Office of the Governor Rick Perry

Gov. Rick Perry's Remarks To Texas Association of Broadcasters

*Note - Gov. Perry frequently departs from prepared remarks.
Friday, February 04, 2005  •  Speech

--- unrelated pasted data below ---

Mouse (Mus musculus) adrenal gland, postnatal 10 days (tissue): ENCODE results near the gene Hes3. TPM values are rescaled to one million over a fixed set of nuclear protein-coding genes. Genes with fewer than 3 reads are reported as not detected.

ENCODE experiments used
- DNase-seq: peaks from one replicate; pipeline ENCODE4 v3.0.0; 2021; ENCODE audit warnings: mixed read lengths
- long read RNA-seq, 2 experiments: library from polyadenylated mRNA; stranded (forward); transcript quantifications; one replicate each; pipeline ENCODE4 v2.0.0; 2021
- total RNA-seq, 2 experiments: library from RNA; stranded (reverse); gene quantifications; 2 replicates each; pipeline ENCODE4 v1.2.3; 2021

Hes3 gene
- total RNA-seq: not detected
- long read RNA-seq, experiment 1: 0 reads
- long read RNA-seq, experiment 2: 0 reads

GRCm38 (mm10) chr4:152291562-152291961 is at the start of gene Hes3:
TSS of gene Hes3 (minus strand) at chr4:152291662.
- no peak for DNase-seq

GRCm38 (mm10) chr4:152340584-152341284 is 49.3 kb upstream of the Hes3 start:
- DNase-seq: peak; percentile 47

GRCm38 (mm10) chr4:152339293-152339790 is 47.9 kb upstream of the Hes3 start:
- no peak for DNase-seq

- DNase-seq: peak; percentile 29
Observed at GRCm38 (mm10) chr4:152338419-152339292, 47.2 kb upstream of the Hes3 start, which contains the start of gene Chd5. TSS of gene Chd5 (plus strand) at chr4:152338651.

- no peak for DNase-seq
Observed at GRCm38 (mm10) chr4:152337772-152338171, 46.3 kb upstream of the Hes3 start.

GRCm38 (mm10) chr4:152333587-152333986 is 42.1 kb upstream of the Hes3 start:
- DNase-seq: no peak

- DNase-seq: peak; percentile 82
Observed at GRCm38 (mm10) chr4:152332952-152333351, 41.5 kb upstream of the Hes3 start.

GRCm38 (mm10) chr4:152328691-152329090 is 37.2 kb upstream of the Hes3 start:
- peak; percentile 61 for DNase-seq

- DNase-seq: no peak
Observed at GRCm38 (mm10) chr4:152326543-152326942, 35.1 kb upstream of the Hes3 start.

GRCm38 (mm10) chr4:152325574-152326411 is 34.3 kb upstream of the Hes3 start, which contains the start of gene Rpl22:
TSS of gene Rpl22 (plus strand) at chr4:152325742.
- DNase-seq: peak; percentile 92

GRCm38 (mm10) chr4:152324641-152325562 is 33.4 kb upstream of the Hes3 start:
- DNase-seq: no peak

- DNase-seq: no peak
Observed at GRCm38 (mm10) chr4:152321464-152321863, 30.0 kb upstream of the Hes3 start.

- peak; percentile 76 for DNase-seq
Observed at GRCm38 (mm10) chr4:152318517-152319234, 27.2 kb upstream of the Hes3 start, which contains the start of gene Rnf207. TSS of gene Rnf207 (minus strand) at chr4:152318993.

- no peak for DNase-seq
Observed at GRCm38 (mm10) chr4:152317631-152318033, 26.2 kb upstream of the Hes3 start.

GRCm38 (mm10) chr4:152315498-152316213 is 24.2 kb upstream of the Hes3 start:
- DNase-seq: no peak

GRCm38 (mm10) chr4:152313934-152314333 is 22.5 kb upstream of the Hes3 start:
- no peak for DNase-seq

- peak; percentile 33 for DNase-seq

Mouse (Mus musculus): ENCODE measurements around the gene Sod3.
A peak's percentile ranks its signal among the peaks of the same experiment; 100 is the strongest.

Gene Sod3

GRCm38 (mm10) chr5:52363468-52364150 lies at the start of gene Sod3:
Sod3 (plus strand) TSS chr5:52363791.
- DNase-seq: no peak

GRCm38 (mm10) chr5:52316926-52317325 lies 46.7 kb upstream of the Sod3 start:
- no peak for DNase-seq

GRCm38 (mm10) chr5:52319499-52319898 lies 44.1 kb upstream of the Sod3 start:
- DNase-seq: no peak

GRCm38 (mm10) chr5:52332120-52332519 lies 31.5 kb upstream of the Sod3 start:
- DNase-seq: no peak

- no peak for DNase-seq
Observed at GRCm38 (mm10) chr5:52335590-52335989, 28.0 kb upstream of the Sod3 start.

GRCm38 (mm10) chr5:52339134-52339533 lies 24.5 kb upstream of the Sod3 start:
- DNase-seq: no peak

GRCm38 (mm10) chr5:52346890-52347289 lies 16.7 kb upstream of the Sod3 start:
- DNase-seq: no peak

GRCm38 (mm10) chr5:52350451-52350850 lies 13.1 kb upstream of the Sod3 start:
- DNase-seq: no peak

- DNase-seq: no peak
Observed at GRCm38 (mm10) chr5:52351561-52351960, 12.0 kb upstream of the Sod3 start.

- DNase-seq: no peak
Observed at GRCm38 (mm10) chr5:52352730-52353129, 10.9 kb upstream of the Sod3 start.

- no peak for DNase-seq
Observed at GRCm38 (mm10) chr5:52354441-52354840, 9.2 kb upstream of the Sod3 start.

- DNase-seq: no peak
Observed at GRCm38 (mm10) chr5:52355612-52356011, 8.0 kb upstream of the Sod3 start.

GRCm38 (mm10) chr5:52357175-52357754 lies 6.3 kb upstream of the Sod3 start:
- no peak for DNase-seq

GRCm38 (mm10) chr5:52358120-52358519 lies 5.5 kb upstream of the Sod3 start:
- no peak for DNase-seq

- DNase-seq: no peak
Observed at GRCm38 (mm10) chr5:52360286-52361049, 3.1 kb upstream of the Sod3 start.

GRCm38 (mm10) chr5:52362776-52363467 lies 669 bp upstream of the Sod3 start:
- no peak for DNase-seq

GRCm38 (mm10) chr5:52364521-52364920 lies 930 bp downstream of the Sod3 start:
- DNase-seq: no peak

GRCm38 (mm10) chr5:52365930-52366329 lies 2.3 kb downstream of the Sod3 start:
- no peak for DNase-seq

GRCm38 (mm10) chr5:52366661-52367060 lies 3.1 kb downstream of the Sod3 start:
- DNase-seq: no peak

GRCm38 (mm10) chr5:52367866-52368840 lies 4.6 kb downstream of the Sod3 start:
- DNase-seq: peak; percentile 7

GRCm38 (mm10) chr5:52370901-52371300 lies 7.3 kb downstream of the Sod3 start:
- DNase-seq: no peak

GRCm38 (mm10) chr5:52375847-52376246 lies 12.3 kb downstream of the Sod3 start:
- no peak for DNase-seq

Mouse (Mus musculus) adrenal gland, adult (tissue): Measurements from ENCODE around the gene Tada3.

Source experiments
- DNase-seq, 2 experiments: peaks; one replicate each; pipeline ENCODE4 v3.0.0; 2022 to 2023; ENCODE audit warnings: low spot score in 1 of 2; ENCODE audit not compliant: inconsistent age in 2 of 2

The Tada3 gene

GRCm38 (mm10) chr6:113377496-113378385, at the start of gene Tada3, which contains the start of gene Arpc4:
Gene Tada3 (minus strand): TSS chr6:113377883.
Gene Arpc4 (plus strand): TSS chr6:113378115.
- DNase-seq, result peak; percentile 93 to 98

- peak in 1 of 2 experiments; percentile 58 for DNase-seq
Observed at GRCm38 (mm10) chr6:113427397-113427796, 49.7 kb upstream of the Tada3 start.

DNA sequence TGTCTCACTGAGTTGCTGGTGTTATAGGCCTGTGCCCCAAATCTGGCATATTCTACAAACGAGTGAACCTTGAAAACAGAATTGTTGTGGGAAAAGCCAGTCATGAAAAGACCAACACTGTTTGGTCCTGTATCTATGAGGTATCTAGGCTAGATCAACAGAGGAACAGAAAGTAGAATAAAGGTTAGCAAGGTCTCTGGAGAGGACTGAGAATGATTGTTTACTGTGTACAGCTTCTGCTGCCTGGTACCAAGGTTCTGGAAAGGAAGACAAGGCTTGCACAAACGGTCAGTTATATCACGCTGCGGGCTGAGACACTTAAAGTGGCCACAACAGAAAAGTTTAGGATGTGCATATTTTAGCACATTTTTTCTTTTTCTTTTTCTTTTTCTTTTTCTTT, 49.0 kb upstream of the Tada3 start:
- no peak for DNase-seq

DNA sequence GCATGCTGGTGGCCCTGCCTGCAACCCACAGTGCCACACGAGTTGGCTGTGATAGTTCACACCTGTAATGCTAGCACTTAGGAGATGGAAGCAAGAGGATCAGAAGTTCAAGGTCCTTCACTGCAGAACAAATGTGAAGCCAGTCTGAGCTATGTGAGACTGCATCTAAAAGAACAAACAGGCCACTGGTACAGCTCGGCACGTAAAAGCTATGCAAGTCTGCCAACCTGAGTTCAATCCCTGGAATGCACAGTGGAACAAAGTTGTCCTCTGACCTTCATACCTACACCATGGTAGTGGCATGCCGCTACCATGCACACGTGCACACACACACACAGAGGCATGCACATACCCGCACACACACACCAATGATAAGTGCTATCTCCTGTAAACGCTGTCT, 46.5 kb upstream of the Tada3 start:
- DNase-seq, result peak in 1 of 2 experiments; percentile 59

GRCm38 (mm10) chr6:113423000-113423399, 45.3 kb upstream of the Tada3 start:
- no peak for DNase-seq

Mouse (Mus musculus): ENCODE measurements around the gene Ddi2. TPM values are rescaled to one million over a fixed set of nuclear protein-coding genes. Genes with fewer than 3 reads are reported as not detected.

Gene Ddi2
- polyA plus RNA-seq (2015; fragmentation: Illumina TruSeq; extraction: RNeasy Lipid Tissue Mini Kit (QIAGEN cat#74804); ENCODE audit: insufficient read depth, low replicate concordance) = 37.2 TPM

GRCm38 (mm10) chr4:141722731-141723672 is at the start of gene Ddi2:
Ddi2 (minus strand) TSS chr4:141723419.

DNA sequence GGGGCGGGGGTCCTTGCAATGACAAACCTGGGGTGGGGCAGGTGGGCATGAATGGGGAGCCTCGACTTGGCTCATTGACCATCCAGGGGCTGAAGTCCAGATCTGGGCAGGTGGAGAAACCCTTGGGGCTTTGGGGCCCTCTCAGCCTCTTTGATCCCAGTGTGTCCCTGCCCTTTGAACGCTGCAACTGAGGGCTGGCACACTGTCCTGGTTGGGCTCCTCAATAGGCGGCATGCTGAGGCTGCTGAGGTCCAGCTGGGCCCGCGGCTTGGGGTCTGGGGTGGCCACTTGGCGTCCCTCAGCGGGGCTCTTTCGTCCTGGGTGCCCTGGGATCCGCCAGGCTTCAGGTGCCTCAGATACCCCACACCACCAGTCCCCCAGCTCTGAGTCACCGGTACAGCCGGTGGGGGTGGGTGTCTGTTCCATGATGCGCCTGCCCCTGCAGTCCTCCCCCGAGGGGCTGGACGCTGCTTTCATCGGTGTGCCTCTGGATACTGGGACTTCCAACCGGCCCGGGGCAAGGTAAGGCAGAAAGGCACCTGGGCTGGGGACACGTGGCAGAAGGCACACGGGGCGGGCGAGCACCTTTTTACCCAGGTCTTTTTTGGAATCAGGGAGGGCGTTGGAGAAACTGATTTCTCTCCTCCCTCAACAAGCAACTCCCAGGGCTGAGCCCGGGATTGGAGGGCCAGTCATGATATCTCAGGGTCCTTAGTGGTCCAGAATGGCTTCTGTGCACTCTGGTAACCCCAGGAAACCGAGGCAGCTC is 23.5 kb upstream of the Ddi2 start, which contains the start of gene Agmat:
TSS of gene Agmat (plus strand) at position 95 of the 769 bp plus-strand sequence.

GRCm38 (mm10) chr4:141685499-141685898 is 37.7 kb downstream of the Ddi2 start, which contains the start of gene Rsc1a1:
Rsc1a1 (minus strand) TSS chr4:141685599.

Thank you, Bob. It is an honor to be with you today.  There is not a day that goes by that I am not reminded of the power and reach of television. I suppose that was especially true three years ago when my opponent spent about $50 million to put grainy black-and-white images of me in every Texan’s living room.  Of course, the broadcast media can have a tremendously positive impact too, as it has on the lives of millions of Texans.  Not only do you empower our citizens with the knowledge they need to make informed decisions, your efforts have helped make Texas a more responsible and more compassionate state.  Few, if any, other industries can claim to do more for their local communities than broadcasters.  In the past year alone, Texas television and radio stations have raised $46 million for local charities, more than $3 million for scholarships and civic causes, and dedicated thousands of hours of airtime to raising awareness of important issues through public service announcements.  One event I have been proud to be a part of in years past is the West Texas Rehab Telethon which raises funds to help Texans recover from injuries and adjust to disabilities.  That is just one example of how the broadcast media helps build a stronger social fabric.  Of course, it doesn’t stop there. Emergency weather and hazard warnings save lives.  The Amber Alert system that you helped establish has helped law enforcement close the net around child abductors.  Many of us have even benefited from exposés on which restaurants have slime in the ice machine.  But of the many needs you meet for our citizens there is none greater than telling the people of Texas what happens each day.  Broadcasters are a critical link between the people and their government, and help Texans hold their elected leaders accountable.  This is a vital service that many of us in America take for granted but I guarantee you, in other parts of the world where the free press is anything but free, that is a foreign concept.  Accountability is essential to our democracy.  In my state of the state address, I laid out a vision that calls for greater accountability in government specifically in education, protective services and property tax collection.  ne initiative that I believe is essential to government accountability is the creation of Inspector General positions at large state agencies.  I believe we need an independent voice at large state agencies that is accountable not to the bureaucracy but to independent boards or individual commissioners and ultimately, to the people.  The function performed by an independent inspector general is complimentary to but distinctly different from the service performed by the state auditor.  As envisioned by statute, the State Auditors Office is largely composed of audit staff that review accounting practices, policies and procedures, and performs audits on a rotating schedule.  This is an important function. At the same time, we need to do more to ensure ultimate accountability with taxpayer funds.  An inspector general will not only look to see if agency policies and procedures are followed but whether those policies and procedures ensure an efficient delivery of services.  An inspector general would lead a staff that includes program specialists, criminal investigators, lawyers and experts in specific subject areas.  Inspectors general would have additional authority to subpoena documents in criminal investigations and coordinate with law enforcement to make sure that scam artists and crooks are brought to justice.  And they would have the broad authority needed to launch thorough investigations, and make sweeping changes to the structure and culture of an agency.  As an example of the difference an Inspector General can make in bringing greater accountability to government, I point to Brian Flood at the Health and Human Services Commission.  His work has already resulted in a $5 million settlement from a dental clinic that engaged in fraudulent Medicaid billing practices as well as the conviction of two individuals for Medicaid fraud, who combined, were sentenced to a record 98 years in prison.  I also called upon Inspector General Flood to oversee the investigations I ordered last year into child and adult protective services.  The CPS investigation which included a comprehensive review of case files, interviews with many caseworkers and a detailed analysis of how much time investigators devote to administrative tasks, in addition to work with families, revealed just how broken our safety net is for vulnerable children.  But just as importantly, because of the level of detail involved, that investigation gave us tremendous insight into needed reforms that will change Texas for the better.  Today, we have a blueprint for reform that will drop investigator caseloads by 40 percent, increase the time investigators spend with children and families by 39 percent, and reduce time spent on paperwork by 58 percent.  This reform plan will also improve salaries for CPS workers, improve case management through better utilization of technology and dramatically change the structure of the agency so no investigator is distracted from the main mission: helping abused and neglected children.  A sweeping reform plan often requires a sweeping investigation.  And that’s exactly what we get from an inspector general.  The same kind of investigatory authority in place at the Texas Education Agency could help us track down allegations of test tampering at Texas schools.  Hopefully, test tampering is more isolated than has been reported.  An inspector general could get to the bottom of it in an efficient, independent manner.  I think it is important to have strong, independent oversight at our agencies especially those charged with expending large sums of money such as the Texas Department of Transportation, the Texas Department of Insurance, the Texas Workforce Commission and several more.  We may find we have the best run agencies in the nation.  At the same time, we may find areas where we can get more for Texans’ money.  But the point is we won’t know for sure until we try.  Let me conclude my comments on the one issue foremost on legislators’ minds, education reform.  In fact, education reform is the subject of the day as leaders in the House announce their plans for increasing achievement at Texas school.  I applaud Speaker Craddick, Chairman Grusendorf and the leadership of the House for not only focusing on improving funding for our schools but improving performance too.  Their plan is a strong starting point because it devotes new resources to schools, improves teacher compensation and focuses the debate on achievement.  How much we spend on education is important. How we spend the money is most important.  I see this legislative session as a once-in-a-generation opportunity to improve education and improve young lives.  Despite a decade of progress and gains by students of every background, we still have an achievement gap in Texas schools that will be an opportunity gap when today’s students become tomorrow’s workers.  Look at the statistics: Today we have 36,399 students trapped in failing schools. Last year 889,468 students failed at least one section of the TAKS. And two years ago 15,665 students dropped out.  I want to dedicate new money to education in a way that draws the very best from our teachers and students, and that focuses our attention where it is needed most in schools where we have large numbers of economically disadvantaged students, where graduation rates are low and where too few children graduate prepared for college and success in life.  I believe we should attract our best and brightest teachers to our hardest learning environments with salary stipends as high as $7,500 for teachers that help turn around schools with large numbers of economically disadvantaged students.  We must also provide meaningful progress incentives for schools that serve mostly disadvantaged student populations.  And if schools struggle educating children of limited means I believe this state has an obligation to provide expert help in the form of school turn-around teams that can mentor teachers and review management practices.  As lawmakers convene for this 79th legislative session, we face great challenges but not insurmountable ones.  In fact, throughout my twenty years in public service I have never been more optimistic about our future.  Part of my confidence stems from all the good news I keep seeing on the television about how far Texas has come in the past two years.  We’ve turned a record budget shortfall into a revenue surplus, in just two years we were named the number one business climate in America and on the biggest issues facing this session of the legislature, there is a growing consensus on the direction we need to move.  When our work is done a few months from now, I look forward to watching and listening to your reports on how this legislature has changed Texas for the better.  Thank you. I would be happy to take your questions.